Last month, on the twenty-ninth floor in the Mansueto Ventures offices in NYC, the introductory event for EWIP’s new group, Women in Digital Media was held. Attendees of the luncheon gathered in the bright conference room to talk about “Great Ideas in Social Media”.
The day’s guest presenter, Colleen DeCourcy, CEO of Socialistic, offered a blueprint for publishers wanting to make a strong mark in social media. “There are three main elements that make social media work” she said, “and a smart publisher pays attention to all three. Tagging, sharing, and temporality.” DeCourcy went on to discuss the important ways a publisher can leverage all three of these elements to build an integrated social media strategy. Here are seven of those recommendations:
1. Post content in progress. One of the biggest errors a publisher can make is to mistake this medium for a distribution channel. Remember this is a fleeting medium and you are posting at a specific point in time. Don’t wait to finish a product or duplicate over what you’ve done. Instead, use your content to start a conversation that draws the audience in and makes them look forward to what is coming.
2. Open and close your discussion times. This creates more timeliness and urgency and can lead to more participation.
3. Share content out. Work with your editors to coordinate the slow authoritative voice of print with the speedy colloquial hit of social media. Break your content down into information bites and be generous in your postings. Respond to conversations. Listen.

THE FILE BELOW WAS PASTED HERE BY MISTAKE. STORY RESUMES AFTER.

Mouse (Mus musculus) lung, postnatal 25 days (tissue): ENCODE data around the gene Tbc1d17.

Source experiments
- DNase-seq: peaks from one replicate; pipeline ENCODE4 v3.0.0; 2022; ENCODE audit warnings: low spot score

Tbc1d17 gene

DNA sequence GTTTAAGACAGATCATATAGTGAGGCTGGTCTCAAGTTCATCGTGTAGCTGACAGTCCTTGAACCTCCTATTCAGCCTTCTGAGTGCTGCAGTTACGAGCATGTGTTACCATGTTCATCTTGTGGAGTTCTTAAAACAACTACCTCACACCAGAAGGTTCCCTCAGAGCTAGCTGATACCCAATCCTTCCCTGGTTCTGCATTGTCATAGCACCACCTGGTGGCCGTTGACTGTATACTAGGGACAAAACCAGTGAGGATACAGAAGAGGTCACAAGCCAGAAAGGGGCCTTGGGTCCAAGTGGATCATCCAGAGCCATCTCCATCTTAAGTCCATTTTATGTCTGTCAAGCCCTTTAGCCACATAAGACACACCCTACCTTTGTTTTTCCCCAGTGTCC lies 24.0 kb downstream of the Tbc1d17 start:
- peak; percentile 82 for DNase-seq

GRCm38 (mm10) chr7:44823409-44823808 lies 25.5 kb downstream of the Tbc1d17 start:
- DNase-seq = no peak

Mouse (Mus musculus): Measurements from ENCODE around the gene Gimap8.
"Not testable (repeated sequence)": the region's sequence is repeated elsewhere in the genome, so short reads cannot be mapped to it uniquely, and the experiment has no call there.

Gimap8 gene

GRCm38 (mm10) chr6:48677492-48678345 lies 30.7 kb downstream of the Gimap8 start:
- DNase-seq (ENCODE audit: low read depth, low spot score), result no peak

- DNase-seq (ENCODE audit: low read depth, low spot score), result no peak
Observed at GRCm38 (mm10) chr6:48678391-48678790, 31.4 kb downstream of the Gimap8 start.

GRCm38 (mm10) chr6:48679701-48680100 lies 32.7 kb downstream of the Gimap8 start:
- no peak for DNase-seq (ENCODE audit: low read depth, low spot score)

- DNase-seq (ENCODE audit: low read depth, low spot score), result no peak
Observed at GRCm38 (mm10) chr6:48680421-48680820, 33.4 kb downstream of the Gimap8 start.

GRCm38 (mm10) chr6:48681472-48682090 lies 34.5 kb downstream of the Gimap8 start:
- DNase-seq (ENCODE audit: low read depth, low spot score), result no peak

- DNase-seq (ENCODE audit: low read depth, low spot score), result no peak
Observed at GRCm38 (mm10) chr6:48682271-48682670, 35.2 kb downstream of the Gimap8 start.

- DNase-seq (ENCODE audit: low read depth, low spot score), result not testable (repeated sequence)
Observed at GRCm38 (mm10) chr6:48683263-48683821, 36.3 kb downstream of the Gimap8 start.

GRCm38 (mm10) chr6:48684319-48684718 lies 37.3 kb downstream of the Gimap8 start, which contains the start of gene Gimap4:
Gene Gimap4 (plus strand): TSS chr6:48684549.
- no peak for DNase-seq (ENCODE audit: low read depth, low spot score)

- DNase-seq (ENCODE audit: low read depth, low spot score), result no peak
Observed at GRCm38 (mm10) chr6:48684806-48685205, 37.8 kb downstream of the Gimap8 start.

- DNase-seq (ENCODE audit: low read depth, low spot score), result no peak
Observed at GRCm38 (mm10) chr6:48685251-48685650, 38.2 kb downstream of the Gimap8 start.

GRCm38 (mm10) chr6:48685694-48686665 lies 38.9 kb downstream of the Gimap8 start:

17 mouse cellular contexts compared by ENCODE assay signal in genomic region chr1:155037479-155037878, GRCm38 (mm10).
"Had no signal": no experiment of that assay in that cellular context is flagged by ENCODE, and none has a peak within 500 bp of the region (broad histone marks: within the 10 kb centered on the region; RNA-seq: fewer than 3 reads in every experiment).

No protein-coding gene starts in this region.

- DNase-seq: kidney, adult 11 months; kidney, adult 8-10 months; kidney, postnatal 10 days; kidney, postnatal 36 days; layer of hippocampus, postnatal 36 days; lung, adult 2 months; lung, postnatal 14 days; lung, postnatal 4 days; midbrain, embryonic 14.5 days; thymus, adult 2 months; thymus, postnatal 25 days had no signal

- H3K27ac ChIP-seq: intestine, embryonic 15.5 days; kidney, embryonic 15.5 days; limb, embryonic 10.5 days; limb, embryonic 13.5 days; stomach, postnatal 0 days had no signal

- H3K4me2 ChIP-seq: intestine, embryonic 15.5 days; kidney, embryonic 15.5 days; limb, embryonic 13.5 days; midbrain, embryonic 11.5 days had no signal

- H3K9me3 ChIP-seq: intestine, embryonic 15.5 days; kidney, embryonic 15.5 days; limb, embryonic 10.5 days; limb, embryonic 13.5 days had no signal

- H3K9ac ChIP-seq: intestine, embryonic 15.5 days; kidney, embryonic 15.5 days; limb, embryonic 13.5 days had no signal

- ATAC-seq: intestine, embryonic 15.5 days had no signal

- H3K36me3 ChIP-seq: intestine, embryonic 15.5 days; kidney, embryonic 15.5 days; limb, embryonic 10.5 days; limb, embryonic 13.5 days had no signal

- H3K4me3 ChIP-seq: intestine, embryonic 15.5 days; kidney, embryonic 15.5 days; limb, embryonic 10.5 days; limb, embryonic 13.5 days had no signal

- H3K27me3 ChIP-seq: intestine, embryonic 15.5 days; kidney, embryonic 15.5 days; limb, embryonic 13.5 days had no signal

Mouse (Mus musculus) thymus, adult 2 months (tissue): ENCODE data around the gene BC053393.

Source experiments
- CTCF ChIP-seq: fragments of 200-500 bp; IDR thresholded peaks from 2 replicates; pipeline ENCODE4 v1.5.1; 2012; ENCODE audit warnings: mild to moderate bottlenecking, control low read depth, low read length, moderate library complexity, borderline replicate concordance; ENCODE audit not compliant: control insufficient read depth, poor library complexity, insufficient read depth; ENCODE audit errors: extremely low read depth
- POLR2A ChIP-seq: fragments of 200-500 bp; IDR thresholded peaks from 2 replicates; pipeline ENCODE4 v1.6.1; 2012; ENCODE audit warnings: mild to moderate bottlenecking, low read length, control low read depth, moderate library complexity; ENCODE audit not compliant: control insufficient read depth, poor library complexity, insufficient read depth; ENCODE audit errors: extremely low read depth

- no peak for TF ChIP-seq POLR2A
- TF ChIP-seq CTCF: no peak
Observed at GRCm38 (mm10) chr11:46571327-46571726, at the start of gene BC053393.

4. Let people post in their own language. You benefit by broadening to a global audience.
5. Double down. Attach your people to a current topic that is relevant to your category, get in there, and amplify. Go where people are found, to the trending topics, and tie them in to what you are doing. Pay attention to top tweets, hits of the day, what’s hot and getting hotter, and do more than just join in—take the lead.
6. Use hashtags that specifically draw people into the conversation.
7. Integrate your virtual efforts with physical marketing. Print your hashtags, splash them up on billboards or across magazine ads. Be seen offline as well as online in ways that complement one another.
EWIP thanks Colleen DeCourcy for sharing her great ideas, and to Linda Ruth and Anne Marie O’Keefe for their help organizing the event.